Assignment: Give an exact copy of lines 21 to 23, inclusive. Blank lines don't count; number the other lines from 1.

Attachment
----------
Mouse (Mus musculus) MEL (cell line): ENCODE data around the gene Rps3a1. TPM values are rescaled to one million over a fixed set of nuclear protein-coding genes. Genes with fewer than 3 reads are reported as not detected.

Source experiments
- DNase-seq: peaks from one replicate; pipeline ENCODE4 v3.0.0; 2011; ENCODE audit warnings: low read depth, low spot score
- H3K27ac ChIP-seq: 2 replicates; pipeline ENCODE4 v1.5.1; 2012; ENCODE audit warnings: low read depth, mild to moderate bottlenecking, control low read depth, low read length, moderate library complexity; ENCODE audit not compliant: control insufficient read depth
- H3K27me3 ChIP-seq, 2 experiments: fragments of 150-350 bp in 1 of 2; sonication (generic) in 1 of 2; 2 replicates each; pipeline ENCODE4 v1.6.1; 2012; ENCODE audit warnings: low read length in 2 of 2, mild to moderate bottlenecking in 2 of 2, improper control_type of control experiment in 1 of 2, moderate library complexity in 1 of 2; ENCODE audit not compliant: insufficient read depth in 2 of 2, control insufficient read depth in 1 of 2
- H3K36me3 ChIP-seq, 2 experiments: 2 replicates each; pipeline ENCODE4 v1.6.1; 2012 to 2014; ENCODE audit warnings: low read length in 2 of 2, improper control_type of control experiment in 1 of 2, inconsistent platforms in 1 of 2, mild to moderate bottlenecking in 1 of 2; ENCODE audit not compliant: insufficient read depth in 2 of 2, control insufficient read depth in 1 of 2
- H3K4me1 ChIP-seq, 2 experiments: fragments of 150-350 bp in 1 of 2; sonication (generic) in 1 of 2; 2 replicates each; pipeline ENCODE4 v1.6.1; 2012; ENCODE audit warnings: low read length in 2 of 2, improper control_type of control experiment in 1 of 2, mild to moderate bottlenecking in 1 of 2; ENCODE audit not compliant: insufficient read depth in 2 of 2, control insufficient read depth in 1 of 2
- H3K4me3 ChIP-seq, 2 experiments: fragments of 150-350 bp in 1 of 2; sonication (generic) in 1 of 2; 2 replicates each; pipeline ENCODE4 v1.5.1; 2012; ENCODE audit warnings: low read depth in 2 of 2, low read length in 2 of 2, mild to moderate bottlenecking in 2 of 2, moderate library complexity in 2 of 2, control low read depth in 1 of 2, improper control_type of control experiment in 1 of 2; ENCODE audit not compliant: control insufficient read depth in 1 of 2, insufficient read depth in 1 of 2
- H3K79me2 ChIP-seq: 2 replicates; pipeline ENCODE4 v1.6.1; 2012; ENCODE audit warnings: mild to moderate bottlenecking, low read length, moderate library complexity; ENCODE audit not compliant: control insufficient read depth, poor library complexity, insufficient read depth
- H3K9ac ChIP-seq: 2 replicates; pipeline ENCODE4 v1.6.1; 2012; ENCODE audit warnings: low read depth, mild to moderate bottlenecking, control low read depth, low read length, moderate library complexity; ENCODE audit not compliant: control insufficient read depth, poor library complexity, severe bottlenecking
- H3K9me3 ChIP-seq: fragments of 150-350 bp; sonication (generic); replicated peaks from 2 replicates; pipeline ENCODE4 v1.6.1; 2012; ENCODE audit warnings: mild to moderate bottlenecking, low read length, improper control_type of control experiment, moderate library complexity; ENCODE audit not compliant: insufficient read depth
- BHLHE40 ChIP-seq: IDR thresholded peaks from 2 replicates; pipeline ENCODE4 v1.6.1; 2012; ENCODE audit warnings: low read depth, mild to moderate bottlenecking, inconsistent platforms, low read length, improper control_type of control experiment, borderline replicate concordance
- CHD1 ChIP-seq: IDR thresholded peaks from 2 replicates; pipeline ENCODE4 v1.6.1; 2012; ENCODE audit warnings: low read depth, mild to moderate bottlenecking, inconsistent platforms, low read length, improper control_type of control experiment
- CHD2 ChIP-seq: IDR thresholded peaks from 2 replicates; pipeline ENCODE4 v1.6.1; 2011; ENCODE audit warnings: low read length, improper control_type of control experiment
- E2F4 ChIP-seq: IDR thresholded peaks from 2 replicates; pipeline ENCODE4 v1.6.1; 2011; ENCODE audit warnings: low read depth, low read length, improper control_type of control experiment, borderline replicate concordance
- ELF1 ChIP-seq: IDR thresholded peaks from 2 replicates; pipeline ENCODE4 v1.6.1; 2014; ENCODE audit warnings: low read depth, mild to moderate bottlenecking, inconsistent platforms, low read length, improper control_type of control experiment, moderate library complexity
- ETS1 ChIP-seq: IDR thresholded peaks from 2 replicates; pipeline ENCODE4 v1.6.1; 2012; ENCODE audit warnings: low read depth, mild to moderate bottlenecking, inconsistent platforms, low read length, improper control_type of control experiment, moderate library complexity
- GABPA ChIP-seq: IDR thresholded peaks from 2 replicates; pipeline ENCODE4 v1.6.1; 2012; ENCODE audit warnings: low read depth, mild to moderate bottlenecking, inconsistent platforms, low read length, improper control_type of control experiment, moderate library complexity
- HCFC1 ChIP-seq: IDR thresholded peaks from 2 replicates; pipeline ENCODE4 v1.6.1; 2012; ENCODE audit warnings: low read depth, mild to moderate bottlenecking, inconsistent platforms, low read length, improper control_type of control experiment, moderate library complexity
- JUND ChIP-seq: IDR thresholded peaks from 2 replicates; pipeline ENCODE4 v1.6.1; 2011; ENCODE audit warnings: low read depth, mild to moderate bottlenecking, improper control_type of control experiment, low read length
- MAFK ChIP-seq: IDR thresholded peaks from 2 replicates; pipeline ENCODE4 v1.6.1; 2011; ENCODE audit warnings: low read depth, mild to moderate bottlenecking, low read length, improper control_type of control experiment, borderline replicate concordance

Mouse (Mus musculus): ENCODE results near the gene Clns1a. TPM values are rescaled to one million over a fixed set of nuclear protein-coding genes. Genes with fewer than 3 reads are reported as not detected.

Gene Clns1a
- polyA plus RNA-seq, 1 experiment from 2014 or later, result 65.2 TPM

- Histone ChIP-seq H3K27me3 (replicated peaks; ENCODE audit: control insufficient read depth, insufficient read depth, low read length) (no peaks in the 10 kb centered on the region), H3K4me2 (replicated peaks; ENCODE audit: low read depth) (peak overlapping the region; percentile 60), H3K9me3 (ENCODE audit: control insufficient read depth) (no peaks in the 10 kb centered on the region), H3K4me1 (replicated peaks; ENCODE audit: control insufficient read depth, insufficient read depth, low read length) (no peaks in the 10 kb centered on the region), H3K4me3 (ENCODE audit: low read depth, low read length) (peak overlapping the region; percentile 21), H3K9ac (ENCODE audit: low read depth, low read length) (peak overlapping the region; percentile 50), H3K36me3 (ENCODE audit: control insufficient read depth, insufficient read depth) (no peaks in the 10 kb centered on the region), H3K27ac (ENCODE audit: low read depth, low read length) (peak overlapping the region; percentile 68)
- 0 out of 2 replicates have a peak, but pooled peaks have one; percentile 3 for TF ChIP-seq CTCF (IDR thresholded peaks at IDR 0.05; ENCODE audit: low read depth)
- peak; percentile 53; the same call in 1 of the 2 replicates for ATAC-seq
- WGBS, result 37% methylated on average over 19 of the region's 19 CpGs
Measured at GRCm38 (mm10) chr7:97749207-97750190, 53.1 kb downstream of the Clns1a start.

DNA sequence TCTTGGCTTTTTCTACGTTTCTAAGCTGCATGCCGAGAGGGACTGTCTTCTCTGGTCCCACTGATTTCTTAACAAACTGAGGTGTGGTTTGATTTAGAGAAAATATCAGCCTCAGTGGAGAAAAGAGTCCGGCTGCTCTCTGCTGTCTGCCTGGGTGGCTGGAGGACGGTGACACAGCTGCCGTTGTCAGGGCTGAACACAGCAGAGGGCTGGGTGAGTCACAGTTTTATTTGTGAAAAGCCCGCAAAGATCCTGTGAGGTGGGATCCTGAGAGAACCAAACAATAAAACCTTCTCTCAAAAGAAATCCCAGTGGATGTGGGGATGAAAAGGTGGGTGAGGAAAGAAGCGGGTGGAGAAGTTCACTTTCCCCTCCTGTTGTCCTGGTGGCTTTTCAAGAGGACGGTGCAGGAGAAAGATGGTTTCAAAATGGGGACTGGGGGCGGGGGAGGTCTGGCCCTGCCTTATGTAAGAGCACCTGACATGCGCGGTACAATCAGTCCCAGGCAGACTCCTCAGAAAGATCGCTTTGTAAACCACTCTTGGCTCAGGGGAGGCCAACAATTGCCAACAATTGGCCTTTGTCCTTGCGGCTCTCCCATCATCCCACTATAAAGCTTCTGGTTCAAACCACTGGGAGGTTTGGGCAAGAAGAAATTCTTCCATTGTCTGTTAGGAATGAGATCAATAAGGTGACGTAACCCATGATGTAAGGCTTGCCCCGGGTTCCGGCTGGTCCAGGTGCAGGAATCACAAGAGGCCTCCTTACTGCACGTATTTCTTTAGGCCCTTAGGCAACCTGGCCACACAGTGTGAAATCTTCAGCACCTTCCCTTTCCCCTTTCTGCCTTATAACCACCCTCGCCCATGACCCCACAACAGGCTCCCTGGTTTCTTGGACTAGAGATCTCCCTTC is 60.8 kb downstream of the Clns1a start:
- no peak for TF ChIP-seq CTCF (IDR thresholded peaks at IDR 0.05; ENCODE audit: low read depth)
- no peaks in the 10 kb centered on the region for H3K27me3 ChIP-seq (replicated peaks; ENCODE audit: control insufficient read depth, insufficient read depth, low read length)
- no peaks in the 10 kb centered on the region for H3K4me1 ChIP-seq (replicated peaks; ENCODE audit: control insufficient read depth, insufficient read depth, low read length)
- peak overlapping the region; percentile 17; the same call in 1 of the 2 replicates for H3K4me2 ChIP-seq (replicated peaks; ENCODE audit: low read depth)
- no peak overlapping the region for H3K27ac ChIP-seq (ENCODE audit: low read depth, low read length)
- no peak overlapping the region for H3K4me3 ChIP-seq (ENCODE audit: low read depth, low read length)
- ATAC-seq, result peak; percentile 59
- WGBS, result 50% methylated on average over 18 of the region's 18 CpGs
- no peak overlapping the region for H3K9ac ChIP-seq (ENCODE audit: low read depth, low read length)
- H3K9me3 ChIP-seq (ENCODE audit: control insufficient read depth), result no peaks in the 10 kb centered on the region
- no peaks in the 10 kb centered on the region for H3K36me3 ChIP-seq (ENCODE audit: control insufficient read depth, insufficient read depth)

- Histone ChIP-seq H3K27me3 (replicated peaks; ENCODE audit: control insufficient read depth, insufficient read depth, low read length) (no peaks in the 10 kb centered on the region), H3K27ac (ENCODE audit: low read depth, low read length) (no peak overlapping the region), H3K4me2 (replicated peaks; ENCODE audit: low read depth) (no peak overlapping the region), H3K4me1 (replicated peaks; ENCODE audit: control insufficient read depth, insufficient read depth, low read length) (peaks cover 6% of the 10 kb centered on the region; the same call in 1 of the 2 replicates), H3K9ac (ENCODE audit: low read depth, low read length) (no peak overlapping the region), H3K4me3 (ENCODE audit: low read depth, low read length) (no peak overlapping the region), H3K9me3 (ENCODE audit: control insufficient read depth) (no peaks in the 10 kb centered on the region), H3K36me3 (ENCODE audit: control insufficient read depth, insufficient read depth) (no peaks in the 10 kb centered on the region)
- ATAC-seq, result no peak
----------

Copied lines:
- MAFK ChIP-seq: IDR thresholded peaks from 2 replicates; pipeline ENCODE4 v1.6.1; 2011; ENCODE audit warnings: low read depth, mild to moderate bottlenecking, low read length, improper control_type of control experiment, borderline replicate concordance

Mouse (Mus musculus): ENCODE results near the gene Clns1a. TPM values are rescaled to one million over a fixed set of nuclear protein-coding genes. Genes with fewer than 3 reads are reported as not detected.

Gene Clns1a